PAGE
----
Melatonin reduced neuronal cell death after SAH
Fluoro-Jade C staining was used for the detection of degenerating neurons, TUNEL staining was used to detect cells with double-stranded DNA damage, and PANT staining was used to detect cells with single-stranded DNA damage. Fluoro-Jade C-positive cells, PANT-positive cells and TUNEL-positive cells were rarely observed in the sham-operated rats, whereas the number of positive cells increased significantly in the SAH + vehicle group compared with the sham group. Melatonin treatment dramatically reduced the number of Fluoro-Jade C-positive cells, PANT-positive cells and TUNEL-positive cells. However, 3-MA pretreatment reversed the protective effects of melatonin on neuronal cell death (n = 6, P < 0.05 SAH + vehicle and SAH + 3-MA + Mel vs SAH + Mel, Fig. 6A–D).
EBI refers to the immediate injury after SAH and is the primary cause of mortality and morbidity in patients with SAH. The treatment of EBI is a major target in the management of survivors of SAH1. In the current study, the effect of melatonin on mitophagy and the relationship between mitophagy and the NLRP3 inflammasome were investigated in early period of rat SAH model. We made the following observations: (1) treatment with melatonin upregulated mitophagy-associated proteins (PINK1/Parkin) and reduced mitochondrial damage and ROS generation after SAH; (2) administration of melatonin inhibited NLRP3 inflammasome activation after SAH and attenuated the inflammatory response; (3) melatonin treatment reduced neuronal cell death, brain edema and neurological dysfunction following SAH; and (4) pretreatment with 3-MA reversed the beneficial effect of melatonin on the inhibition of NLRP3 inflammasome activation. These findings suggested that melatonin upregulates mitophagy-associated proteins and suppresses ROS-induced NLRP3 inflammasome activation after SAH (Fig. 7).
The neuroinflammatory response contributes to the pathogenesis of post-SAH EBI with activated inflammatory cells and elevated pro-inflammatory cytokines4. Extensive studies have shown that either of inflammatory cells and pro-inflammatory cytokines was strongly associated with brain injury and neurological dysfunction after stroke26,27,28,29. Among the inflammatory responses after SAH, NLRP3 inflammasome activation has recently received attention. The NLRP3 inflammasome is activated by endogenous stimuli, including ROS and adenosine triphosphate (ATP)9, 25. Previous studies demonstrated that inhibition of the NLRP3 inflammasome exerted strong neuroprotective effects in the acute phase after SAH, which was related to reduction of pro-inflammatory cytokines7. Our study showed that melatonin strongly inhibits the inflammasome-mediated inflammatory response and microglia activation after SAH, which is consistent with previous studies19,20,21. However, the inner causality of NLPR3 response and microglia response was unclear in our study, which was worth of further investigation. Previous study demonstrated that ROS formation and oxidative stress promoted tissue inflammation and activated an immune response through NLRP3 inflammasome activation in some organs (brain, heart, kidney, and testis) after ischemia/reperfusion injury24. Thus, we hypothesized that the antioxidant effect of melatonin might be associated with its inhibition of NLRP3 inflammasome activation. Our study further suggested that upregulation of mitophagy-associated proteins and reduced ROS generation by melatonin treatment is linked to the inhibition of NLRP3 inflammasome activation. This study is the first to present a correlation between mitophagy and the NLRP3 inflammasome after SAH, and melatonin had a neuroprotective effect on this correlation.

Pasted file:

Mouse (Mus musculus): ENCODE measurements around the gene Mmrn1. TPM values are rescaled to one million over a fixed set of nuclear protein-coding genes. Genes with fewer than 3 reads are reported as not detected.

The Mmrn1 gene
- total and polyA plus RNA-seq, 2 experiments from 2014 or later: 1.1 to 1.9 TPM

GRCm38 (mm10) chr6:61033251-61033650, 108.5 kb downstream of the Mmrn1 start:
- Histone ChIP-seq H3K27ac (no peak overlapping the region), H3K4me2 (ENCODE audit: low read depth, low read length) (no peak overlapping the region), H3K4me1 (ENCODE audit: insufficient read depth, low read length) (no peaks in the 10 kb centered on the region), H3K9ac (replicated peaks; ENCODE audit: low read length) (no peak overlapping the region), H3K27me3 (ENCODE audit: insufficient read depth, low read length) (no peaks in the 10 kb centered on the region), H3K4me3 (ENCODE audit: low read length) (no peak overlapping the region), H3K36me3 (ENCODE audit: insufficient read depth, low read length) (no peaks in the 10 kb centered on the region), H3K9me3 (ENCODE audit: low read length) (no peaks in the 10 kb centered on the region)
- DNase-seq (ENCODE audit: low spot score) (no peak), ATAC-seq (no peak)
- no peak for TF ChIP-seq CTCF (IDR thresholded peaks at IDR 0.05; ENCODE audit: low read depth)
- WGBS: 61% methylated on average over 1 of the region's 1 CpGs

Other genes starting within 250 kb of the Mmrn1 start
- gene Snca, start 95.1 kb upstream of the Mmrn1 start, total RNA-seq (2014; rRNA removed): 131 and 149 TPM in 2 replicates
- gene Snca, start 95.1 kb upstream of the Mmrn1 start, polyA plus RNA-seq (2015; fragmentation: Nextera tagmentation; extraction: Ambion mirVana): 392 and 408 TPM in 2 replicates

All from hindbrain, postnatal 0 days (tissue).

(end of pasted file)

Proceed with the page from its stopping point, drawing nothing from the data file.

Mitochondria are crucial for energy production and are sensitive to injury. In SAH-induced EBI, mitochondria play a critical role by the cessation of ATP synthesis and the overproduction of ROS as a result of sudden decreases in cerebral blood flow30. Inhibition of ROS-induced oxidative stress and inflammatory responses was beneficial for experimental SAH animals in our previous study11. The current study demonstrated that melatonin attenuates pathological changes in mitochondrial morphology and reduces ROS generation after SAH. Recently, the mitochondrion has been regarded as a center for signal transduction with involvement in autophagy31. In our previous study, we found that melatonin enhanced autophagy to protect against SAH-mediated EBI via inhibiting a mitochondrial apoptotic pathway17. Above all, this study revealed that melatonin upregulated mitophagy-associated proteins, eliminated damaged mitochondria and reduced ROS generation.